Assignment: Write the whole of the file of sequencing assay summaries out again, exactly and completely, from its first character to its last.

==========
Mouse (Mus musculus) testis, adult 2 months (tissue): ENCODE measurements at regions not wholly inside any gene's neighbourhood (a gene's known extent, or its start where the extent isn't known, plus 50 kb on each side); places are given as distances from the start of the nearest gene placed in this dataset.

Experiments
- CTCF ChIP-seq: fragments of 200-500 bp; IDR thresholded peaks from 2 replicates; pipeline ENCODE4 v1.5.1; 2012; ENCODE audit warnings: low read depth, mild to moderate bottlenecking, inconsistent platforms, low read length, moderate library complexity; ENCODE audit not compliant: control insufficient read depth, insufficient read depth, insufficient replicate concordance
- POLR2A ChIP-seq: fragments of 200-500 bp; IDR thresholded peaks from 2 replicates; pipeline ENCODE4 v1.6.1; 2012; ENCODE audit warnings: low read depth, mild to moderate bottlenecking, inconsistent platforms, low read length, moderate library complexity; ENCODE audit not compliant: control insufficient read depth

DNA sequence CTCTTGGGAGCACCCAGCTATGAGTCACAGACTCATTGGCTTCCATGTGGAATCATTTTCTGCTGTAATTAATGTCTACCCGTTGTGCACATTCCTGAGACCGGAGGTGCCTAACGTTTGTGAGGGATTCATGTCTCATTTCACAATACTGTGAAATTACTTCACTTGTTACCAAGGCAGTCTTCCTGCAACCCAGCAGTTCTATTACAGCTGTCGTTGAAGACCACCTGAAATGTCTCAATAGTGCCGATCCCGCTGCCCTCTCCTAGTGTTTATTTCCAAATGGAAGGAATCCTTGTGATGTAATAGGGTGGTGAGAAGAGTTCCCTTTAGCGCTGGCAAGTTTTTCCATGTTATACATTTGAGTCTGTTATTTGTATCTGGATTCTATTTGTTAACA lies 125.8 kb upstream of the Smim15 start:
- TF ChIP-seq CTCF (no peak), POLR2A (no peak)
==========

Mouse (Mus musculus) testis, adult 2 months (tissue): ENCODE measurements at regions not wholly inside any gene's neighbourhood (a gene's known extent, or its start where the extent isn't known, plus 50 kb on each side); places are given as distances from the start of the nearest gene placed in this dataset.

Experiments
- CTCF ChIP-seq: fragments of 200-500 bp; IDR thresholded peaks from 2 replicates; pipeline ENCODE4 v1.5.1; 2012; ENCODE audit warnings: low read depth, mild to moderate bottlenecking, inconsistent platforms, low read length, moderate library complexity; ENCODE audit not compliant: control insufficient read depth, insufficient read depth, insufficient replicate concordance
- POLR2A ChIP-seq: fragments of 200-500 bp; IDR thresholded peaks from 2 replicates; pipeline ENCODE4 v1.6.1; 2012; ENCODE audit warnings: low read depth, mild to moderate bottlenecking, inconsistent platforms, low read length, moderate library complexity; ENCODE audit not compliant: control insufficient read depth

DNA sequence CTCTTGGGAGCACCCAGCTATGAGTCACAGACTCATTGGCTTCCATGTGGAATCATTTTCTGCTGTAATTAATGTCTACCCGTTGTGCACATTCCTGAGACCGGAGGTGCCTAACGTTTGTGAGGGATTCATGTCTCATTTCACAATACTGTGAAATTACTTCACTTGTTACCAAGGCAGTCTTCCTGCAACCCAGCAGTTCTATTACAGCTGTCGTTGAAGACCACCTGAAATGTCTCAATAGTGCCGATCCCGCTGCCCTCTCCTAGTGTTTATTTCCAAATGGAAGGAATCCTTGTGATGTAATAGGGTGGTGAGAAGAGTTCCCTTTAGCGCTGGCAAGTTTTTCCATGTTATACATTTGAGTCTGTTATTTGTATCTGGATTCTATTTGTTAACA lies 125.8 kb upstream of the Smim15 start:
- TF ChIP-seq CTCF (no peak), POLR2A (no peak)